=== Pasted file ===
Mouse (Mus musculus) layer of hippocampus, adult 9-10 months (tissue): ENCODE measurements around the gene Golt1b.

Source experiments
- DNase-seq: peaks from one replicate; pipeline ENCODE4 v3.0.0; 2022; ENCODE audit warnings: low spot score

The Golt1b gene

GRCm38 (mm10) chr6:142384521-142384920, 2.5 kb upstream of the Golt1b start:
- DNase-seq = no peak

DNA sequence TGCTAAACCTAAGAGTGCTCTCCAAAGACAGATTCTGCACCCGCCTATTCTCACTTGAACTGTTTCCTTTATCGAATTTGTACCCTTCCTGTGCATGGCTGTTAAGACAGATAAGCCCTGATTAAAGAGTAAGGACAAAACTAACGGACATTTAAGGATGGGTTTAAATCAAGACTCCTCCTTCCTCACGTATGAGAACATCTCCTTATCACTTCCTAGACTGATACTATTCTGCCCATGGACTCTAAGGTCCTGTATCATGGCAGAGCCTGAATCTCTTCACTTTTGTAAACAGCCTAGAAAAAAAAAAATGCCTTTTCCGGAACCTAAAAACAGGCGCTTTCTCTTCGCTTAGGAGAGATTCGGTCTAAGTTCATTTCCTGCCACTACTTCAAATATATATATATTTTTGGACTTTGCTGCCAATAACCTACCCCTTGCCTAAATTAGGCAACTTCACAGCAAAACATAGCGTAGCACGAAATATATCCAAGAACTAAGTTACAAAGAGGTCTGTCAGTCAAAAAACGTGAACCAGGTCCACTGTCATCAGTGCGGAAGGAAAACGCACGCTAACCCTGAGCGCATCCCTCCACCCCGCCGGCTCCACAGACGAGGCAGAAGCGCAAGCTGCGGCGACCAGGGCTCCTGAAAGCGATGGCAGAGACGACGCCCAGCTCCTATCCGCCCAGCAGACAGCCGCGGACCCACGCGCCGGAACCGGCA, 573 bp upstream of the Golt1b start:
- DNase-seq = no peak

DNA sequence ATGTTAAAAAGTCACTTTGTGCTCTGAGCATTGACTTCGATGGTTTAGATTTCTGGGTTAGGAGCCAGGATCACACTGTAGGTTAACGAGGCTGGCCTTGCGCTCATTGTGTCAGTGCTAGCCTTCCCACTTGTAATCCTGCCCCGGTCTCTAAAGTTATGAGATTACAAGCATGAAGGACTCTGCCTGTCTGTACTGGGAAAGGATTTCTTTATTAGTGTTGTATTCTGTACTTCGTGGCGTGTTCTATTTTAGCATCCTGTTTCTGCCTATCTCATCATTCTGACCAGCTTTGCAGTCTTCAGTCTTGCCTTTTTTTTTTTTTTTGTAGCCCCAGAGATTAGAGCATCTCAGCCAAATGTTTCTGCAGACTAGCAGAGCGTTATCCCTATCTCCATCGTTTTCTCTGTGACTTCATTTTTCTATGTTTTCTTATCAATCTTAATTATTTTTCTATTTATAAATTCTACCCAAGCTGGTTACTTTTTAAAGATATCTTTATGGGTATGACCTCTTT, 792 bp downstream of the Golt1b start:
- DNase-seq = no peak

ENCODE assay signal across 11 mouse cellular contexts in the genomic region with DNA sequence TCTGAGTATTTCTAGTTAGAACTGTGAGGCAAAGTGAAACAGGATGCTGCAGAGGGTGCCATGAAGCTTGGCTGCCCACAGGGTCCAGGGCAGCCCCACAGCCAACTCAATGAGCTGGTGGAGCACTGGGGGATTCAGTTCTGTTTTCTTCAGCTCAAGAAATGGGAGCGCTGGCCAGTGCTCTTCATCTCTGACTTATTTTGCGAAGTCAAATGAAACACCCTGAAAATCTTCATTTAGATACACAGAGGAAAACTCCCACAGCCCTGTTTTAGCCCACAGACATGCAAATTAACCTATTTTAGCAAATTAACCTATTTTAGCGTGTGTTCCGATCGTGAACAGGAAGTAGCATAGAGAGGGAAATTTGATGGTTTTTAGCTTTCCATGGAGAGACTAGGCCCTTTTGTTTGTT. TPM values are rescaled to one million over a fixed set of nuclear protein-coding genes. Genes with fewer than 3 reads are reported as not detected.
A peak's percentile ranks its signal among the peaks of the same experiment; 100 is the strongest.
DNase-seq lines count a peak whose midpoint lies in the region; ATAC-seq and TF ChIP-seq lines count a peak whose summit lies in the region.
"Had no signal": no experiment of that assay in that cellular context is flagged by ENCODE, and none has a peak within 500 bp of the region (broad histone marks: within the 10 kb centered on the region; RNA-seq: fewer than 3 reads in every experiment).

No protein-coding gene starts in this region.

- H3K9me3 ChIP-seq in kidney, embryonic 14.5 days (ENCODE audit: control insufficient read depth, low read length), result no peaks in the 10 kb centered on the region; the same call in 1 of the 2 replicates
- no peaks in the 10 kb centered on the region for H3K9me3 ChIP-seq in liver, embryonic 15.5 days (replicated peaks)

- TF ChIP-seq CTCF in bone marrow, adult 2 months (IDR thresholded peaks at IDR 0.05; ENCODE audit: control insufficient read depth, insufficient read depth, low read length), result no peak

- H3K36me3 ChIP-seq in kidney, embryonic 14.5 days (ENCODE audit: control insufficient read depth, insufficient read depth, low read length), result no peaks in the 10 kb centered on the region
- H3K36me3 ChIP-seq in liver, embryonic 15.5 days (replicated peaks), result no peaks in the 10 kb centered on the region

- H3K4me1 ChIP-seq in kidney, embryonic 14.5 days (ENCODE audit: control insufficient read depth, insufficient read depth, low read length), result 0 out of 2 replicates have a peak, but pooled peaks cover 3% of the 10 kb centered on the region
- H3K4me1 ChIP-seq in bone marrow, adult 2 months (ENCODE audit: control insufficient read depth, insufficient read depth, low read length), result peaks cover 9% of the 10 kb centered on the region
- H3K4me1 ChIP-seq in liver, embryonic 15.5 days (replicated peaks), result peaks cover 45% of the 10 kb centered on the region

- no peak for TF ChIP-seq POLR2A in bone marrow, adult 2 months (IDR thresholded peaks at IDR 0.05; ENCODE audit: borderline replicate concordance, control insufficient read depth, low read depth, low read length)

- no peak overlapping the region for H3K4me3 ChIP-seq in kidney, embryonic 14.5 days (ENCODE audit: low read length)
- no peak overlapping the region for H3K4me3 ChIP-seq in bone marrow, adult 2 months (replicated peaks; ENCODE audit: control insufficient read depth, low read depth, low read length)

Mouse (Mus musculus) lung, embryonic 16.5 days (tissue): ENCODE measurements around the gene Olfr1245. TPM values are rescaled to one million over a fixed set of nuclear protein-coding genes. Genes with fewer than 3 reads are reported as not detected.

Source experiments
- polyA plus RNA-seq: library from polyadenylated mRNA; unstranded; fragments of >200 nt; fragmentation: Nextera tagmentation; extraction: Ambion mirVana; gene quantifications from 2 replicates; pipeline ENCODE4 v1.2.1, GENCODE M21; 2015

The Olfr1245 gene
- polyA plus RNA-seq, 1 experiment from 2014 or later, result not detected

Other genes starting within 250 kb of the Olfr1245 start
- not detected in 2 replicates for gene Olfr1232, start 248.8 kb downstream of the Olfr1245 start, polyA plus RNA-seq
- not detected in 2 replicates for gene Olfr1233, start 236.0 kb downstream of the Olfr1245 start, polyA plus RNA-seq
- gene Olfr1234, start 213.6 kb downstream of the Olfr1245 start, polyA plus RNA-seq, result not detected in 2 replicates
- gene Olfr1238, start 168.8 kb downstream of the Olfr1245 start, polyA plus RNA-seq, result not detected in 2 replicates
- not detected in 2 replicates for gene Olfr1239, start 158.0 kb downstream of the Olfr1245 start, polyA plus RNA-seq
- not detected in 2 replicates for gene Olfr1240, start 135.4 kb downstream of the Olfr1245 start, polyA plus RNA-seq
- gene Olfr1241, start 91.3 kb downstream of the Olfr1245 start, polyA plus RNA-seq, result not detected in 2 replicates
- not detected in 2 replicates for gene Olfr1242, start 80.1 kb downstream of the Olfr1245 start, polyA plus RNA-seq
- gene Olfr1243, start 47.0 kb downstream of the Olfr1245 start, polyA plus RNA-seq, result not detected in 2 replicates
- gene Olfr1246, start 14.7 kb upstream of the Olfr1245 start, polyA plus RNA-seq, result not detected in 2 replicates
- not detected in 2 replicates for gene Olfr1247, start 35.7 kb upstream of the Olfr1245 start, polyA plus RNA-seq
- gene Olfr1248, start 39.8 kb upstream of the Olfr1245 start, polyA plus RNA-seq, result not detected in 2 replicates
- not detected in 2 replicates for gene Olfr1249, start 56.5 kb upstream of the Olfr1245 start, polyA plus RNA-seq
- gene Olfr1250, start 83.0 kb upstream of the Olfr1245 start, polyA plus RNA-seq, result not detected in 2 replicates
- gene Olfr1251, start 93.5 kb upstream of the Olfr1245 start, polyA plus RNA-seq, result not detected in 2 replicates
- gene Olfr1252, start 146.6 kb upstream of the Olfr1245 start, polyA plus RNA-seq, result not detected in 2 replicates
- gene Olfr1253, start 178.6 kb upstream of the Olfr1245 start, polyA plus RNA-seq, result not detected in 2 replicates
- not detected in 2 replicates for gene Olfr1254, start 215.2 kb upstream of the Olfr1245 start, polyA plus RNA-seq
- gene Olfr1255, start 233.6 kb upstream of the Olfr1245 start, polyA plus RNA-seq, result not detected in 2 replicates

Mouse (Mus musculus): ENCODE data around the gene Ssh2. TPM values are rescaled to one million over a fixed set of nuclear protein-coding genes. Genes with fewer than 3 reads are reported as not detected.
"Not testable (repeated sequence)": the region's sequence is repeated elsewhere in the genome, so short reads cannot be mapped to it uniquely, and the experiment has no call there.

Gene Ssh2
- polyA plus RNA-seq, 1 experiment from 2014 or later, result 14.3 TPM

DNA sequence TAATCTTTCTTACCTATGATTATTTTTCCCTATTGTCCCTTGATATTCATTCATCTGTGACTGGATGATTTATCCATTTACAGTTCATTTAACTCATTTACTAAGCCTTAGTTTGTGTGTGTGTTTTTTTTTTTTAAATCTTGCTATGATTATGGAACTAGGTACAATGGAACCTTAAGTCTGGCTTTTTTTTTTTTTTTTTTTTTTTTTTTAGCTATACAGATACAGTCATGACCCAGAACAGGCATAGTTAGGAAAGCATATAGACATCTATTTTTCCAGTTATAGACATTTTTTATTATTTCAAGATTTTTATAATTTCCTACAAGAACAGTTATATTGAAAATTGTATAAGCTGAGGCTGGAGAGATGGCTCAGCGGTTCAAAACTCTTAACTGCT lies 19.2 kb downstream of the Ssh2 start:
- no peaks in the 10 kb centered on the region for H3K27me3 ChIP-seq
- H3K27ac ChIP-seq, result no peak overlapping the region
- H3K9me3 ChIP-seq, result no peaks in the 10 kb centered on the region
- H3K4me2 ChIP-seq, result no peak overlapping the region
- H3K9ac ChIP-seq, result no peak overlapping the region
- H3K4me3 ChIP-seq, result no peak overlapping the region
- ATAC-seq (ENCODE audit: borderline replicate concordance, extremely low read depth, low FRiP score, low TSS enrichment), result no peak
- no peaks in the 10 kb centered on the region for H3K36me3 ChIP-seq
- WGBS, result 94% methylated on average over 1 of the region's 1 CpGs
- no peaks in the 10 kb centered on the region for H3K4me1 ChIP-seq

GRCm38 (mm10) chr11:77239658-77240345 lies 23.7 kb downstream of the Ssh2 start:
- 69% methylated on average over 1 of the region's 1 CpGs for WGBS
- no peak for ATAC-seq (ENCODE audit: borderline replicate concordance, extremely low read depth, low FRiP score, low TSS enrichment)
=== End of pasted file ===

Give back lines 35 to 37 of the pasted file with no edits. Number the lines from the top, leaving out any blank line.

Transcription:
- gene Olfr1234, start 213.6 kb downstream of the Olfr1245 start, polyA plus RNA-seq, result not detected in 2 replicates
- gene Olfr1238, start 168.8 kb downstream of the Olfr1245 start, polyA plus RNA-seq, result not detected in 2 replicates
- not detected in 2 replicates for gene Olfr1239, start 158.0 kb downstream of the Olfr1245 start, polyA plus RNA-seq